Insulin delivered by nasal spray may improve memory and mental capabilities in adults with mild cognitive impairment, Alzheimers disease and dementia.
The study's subjects were 60 adults diagnosed with amnesic mild cognitive impairment (MCI) or mild to moderate Alzheimer's dementia (AD).
Those who received nasally-administered 40 international unit (IU) doses of insulin detemir, a manufactured form of the hormone, for 21 days showed significant improvement in their short-term ability to retain and process verbal and visual information compared with those who received 20 IU does or a placebo.
Additionally, the recipients of 40 IU doses carrying the APOE-e4 gene - which is known to increase the risk for Alzheimer's - recorded significantly higher memory scores than those who received the loser dosage or placebo, while non-carriers across all three groups posted significantly lower scores.
Previous trials had shown promising effects of nasally-administered insulin for adults with AD and MCI, but this study was the first to use insulin detemir, whose effects are longer-lasting than those of "regular" insulin.
"The study provides preliminary evidence that insulin detemir can provide effective treatment for people diagnosed with mild cognitive impairment and Alzheimer's-related dementia similar to our previous work with regular insulin," said Suzanne Craft, Ph.D., professor of gerontology and geriatric medicine at Wake Forest Baptist and lead author of the study, which is published online in advance of the February issue of the Journal of Alzheimer's Disease.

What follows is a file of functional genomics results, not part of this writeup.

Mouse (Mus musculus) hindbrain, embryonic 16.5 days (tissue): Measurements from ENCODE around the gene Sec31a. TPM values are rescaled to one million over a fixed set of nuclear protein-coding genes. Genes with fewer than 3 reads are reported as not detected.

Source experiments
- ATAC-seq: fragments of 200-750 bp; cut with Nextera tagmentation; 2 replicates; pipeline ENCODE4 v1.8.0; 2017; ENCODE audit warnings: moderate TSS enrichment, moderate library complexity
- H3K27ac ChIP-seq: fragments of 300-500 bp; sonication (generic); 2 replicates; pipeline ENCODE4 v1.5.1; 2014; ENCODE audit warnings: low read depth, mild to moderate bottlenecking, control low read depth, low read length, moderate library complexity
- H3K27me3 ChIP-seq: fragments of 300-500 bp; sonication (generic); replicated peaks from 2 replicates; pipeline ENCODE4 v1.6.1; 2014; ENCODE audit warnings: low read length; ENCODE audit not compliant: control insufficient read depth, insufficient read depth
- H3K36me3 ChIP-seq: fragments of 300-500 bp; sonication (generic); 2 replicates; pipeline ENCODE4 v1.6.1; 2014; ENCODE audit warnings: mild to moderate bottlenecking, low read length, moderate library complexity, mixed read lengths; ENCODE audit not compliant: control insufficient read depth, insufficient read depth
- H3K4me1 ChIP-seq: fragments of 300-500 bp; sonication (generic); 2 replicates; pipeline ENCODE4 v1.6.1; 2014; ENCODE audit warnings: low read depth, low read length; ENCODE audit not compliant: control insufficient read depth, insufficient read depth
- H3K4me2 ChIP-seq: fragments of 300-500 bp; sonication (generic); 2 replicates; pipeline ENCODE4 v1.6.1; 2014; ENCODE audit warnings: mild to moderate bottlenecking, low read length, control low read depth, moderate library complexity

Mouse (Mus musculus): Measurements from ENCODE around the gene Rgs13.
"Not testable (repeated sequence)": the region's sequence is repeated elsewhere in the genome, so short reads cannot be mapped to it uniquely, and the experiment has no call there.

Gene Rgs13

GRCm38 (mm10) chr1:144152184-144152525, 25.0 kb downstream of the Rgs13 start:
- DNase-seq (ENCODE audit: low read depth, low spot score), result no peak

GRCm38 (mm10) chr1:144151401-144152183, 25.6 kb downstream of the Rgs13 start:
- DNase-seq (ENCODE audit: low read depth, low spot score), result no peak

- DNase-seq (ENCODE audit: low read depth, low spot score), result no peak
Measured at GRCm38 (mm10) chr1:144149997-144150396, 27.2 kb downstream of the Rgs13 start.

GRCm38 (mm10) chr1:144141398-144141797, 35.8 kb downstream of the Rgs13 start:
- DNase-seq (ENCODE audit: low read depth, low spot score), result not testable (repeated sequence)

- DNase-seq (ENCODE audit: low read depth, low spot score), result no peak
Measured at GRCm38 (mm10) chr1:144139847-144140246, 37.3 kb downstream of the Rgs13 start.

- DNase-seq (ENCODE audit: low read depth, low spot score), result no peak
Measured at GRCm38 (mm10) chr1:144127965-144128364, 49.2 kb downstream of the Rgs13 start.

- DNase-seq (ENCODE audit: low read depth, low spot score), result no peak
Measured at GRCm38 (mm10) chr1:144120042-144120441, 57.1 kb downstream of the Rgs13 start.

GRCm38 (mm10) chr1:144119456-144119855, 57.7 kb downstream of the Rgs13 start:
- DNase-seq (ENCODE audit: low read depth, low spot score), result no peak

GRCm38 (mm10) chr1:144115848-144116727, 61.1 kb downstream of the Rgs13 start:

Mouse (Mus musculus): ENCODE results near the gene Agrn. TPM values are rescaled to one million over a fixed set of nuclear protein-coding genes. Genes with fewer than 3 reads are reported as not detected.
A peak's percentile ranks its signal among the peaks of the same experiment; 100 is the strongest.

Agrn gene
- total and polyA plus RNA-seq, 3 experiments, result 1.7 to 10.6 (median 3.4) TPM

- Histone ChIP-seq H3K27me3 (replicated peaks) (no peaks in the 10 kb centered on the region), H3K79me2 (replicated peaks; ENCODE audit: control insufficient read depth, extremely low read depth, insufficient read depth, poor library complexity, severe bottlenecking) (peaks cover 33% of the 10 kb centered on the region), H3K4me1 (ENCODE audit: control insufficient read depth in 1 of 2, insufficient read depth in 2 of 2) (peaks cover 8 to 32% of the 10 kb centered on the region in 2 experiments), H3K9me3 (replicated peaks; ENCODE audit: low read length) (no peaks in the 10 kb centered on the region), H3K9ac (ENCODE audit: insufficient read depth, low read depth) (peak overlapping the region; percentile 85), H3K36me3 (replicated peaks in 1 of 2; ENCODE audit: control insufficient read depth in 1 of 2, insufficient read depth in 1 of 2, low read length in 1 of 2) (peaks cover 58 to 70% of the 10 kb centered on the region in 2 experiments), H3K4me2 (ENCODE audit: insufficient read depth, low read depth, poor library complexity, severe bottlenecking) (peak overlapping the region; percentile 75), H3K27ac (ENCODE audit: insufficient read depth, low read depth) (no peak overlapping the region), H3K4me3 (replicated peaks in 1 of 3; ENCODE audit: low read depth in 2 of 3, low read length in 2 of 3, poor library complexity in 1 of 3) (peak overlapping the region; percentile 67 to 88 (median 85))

"We are also especially encouraged that we were able to improve memory for adults with MCI who have the APOE-e4 gene, as these patients are notoriously resistant to other therapies and interventions."
The researchers also sought to determine if the insulin detemir doses would cause any negative side effects, and found only minor adverse reactions among the subjects.
The study's overall results support further investigation of the therapeutic value of insulin detemir as a treatment for Alzheimer's and other neurodegenerative diseases, Craft said.
"Alzheimer's is a devastating illness, for which even small therapeutic gains have the potential to improve quality of life and significantly reduce the overall burden for patients, families and society," she said. "Future studies are warranted to examine the safety and efficacy of this promising treatment."
The research was supported by National Institute of Aging grants P50 AG05136 and T32 AG000258 and the Department of Veteran Affairs.
Co-authors are Laura Baker, Ph.D., Wake Forest Baptist; Amy Claxton, Ph.D., Angela Hanson, M.D., Emily H. Trittschuh, Ph.D., Amy Morgan, R.N., Maureen Callaghan, M.D., and Colin Behl, B.S., Veterans Affairs Puget Sound Health Care System and University of Washington School of Medicine; Brenna Cholerton, Ph.D., University of Washington School of Medicine; and Matthew Arbuckle, Oregon Health Sciences University.